When integrating less expensive or free benefits, you can shift resources to more insurance coverage and other programs employees care about.

Finally, in order to improve your recruitment and retention strategy, remember to keep the perspective of employees and candidates as a priority. If it is difficult to upload a resume through your website or communicate with the human resources team, having a comprehensive compensation package including robust benefits offerings may make less of a difference.

Once you know what matters most to the people you want to hire, be sure to communicate your strategy with any recruiters you use.  These efforts to improve benefits will reflect well on your company, improving employee morale and facilitating interest from more qualified candidates in the future.

Health and Benefits

What Does the CARES Act Say About “Balance Billing”?

What is Balance Billing?

Everybody knows about “balance billing”, even if they have never heard the term.  “Balance billing” refers to the bill that a patient gets from a medical provider for the difference between the provider’s charge and the amount paid by insurance.  Whether a patient gets a bill and the amount of the bill may depend upon whether the medical provider is “in-network” or “out-of-network”.

Balance Billing and the CARES Act

Politicians and academics have been talking about this problem for years.  However, nobody has been able to do anything about it.  Until now – at least in part.  The CARES Act provides $100 billion in relief aid for hospitals and other medical providers.  As a condition of receiving money from this fund, a provider is required to sign an agreement attesting to the receipt of the money and agreeing to certain terms and conditions.  Among those terms and conditions is the following, which appears on the Department of Health and Human Services website:

The Secretary has concluded that the COVID-19 public health emergency has caused many healthcare providers to have capacity restraints.  As a result, patients that would ordinarily be able to choose to receive all care from in-network healthcare providers may no longer be able to receive such care in-network.  Accordingly, for all care for a presumptive or actual case of COVID-19, Recipient certifies that it will not seek to collect from the patient out-of-pocket expenses in an amount greater than what the patient would have otherwise been required to pay if the care had been provided by an in-network Recipient.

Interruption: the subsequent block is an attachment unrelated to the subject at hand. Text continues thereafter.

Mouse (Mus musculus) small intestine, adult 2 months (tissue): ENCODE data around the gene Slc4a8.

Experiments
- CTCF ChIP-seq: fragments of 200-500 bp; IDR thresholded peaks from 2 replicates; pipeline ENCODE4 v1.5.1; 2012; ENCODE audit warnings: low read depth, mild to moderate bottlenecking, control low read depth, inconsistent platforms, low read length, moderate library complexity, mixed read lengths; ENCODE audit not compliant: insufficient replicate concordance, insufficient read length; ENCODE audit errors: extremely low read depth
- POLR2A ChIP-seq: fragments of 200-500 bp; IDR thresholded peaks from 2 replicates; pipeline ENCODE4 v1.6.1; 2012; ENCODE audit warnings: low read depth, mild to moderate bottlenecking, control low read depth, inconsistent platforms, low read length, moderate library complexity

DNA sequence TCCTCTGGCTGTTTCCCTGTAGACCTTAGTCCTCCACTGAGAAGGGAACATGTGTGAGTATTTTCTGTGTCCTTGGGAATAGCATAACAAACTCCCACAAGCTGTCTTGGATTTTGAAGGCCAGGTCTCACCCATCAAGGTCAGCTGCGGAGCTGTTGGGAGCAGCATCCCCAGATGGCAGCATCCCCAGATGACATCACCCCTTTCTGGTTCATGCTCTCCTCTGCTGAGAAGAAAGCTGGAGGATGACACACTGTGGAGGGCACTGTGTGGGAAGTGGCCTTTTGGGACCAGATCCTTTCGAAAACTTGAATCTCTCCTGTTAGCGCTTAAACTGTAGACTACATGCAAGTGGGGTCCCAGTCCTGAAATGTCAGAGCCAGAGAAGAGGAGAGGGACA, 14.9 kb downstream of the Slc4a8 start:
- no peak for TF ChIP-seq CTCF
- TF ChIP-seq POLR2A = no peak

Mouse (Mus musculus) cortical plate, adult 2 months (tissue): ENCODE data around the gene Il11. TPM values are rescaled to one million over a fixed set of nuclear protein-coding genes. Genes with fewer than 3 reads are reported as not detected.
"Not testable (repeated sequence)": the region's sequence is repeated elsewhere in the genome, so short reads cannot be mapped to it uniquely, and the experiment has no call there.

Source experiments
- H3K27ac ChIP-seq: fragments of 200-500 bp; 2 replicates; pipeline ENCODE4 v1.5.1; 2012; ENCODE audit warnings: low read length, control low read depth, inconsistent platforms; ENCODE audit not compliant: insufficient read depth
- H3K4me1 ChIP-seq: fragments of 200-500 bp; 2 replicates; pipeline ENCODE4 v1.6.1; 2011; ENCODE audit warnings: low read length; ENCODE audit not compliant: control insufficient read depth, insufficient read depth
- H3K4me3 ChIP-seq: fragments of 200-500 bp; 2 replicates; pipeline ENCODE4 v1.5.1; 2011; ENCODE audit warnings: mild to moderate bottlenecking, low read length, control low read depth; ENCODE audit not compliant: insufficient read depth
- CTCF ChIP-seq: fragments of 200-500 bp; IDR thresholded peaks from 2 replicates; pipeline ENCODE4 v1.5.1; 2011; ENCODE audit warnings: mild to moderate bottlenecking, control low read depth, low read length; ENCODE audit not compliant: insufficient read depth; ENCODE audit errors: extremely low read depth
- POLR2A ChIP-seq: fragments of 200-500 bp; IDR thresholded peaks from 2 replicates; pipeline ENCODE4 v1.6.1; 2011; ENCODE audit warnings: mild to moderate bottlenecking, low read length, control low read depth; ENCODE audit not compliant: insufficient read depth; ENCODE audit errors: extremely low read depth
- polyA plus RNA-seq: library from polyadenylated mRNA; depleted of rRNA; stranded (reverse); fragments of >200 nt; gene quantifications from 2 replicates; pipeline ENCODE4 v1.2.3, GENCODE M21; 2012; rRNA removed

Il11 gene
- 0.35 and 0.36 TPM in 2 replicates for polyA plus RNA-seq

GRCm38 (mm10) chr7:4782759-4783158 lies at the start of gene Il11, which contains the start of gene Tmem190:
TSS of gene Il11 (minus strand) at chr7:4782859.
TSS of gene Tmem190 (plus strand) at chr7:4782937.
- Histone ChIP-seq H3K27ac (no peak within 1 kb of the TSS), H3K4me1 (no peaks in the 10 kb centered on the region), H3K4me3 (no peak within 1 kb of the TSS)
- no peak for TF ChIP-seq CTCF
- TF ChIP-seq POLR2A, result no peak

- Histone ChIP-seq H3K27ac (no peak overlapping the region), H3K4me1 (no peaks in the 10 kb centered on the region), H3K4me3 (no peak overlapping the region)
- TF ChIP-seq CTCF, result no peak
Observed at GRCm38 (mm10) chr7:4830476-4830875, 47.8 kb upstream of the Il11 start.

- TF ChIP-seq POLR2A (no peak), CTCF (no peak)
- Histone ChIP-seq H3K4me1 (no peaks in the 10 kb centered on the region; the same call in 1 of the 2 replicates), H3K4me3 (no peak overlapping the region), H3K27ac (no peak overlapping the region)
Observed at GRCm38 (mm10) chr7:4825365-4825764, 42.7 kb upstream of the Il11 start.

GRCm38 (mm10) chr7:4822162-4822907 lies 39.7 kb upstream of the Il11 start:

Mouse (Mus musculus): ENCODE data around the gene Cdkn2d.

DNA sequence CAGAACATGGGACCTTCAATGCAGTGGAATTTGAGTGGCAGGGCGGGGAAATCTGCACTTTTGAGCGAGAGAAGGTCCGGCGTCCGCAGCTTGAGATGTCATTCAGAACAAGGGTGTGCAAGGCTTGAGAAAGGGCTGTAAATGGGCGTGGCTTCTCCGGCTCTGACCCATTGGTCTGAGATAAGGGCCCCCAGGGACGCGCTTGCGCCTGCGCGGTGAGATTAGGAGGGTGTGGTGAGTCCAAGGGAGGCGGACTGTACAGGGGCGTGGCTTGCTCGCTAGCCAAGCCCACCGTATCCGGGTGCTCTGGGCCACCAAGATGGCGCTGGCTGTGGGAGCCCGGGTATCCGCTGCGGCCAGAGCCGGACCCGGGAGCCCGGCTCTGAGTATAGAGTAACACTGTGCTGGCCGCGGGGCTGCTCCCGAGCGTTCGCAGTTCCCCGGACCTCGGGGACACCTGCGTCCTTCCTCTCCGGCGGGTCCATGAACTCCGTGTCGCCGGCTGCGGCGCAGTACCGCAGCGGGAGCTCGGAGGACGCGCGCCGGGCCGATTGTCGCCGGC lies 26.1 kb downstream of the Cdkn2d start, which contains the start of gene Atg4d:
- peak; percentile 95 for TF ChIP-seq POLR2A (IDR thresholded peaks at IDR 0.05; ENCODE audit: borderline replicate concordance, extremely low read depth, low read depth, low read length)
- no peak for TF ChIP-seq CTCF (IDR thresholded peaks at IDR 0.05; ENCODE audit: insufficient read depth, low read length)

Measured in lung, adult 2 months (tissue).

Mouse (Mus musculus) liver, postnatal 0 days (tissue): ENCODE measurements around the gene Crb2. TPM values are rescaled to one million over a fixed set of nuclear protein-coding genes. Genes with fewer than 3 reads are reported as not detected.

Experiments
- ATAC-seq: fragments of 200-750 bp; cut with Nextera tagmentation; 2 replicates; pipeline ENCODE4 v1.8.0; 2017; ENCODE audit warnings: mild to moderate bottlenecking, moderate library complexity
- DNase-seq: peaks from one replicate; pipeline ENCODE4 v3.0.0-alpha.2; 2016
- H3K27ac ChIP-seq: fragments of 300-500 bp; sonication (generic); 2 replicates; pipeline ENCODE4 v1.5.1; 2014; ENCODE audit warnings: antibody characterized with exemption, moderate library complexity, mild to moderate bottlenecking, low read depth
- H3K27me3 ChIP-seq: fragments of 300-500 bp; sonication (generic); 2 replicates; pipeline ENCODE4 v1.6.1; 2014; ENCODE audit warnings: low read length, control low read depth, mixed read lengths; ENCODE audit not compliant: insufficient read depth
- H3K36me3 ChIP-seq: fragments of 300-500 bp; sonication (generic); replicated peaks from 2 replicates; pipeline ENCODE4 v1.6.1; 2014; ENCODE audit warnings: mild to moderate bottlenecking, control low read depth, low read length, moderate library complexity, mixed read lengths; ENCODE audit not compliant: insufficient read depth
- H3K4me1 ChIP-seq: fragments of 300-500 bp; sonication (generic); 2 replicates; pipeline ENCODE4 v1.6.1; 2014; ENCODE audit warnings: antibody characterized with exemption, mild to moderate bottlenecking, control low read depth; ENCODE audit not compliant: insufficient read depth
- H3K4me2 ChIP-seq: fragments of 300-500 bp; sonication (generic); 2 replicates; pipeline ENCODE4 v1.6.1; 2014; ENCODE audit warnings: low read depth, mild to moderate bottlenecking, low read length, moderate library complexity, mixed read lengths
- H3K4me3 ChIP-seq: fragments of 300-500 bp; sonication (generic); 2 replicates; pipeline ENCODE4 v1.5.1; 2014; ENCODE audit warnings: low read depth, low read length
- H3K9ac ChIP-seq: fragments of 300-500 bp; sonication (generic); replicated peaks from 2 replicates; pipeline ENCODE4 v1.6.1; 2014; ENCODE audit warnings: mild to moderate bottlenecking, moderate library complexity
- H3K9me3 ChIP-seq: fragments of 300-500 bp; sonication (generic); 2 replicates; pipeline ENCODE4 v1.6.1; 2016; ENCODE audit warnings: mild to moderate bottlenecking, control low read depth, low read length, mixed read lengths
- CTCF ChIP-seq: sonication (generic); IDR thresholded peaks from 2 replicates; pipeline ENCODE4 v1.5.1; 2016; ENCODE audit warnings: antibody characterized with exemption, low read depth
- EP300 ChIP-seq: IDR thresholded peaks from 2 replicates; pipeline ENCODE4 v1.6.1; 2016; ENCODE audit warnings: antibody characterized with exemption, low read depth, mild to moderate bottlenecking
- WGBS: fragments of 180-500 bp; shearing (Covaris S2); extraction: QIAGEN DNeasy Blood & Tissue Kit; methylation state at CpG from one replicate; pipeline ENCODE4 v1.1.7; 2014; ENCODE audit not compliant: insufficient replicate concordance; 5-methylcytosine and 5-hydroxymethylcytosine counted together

In addition, a spokesperson for the Department said:

The intent of the terms and conditions was to bar balance billing for actual or presumptive COVID-19.


Like any government pronouncement, this one is racked with ambiguity.  For example, it should be easy to identify an actual COVID-19 patient.  But, who is a “presumptive COVID-19 patient”?  This and many other questions will have to be answered by further guidance.  However, this may be an important step forward in ending “balance billing”.

If you are interested in learning more about balance billing and other health insurance solutions for your business, contact RMC Group.


Risk Management

Group Captive Case Study

How a group of like-minded business owners in the same industry saved money on business insurance with a group captive.

A group captive is a property and casualty insurance company owned by the members of a group.  It is often formed for a limited purpose and puts an emphasis on risk control and loss mitigation practices.


A hardening insurance market and increased competition drove members of a state concrete products association to look at alternative options for their rising property and casualty insurance costs; specifically General Liability, Workers Compensation, and Commercial Auto. 

Some members of the association banded together and formed a group captive insurance company to drive down costs, help control losses and provide greater control over claims experience.

Before forming the captive, the 31 members had obtained insurance on the commercial market, and each paid at least $253k in annual insurance premiums.  Collectively, they paid premiums just under $8M. The average rates for the group are listed below:



The members formed a group captive.  As part of the process, a selection committee was appointed to vet potential members of the group.  This ensured that only businesses that were committed to the i standards of the group were involved. 

The members of the group shared information and implemented safety procedures with the goal of minimizing losses and reducing premiums for the entire group.


The results so far have been positive, in the second year of operation, there was a premium increase in the group program. This increase paid by members was half of the increase seen by similar companies for the same coverage in the open marketplace. 

As the captive matures, the expectation is that premiums will continue to be less than comparable insurance purchased in the commercial market.

The members of the group maintain best practices and safety protocols that reduce loss frequency and loss ratios. This results in lower premiums for the members and greater profits for the captive.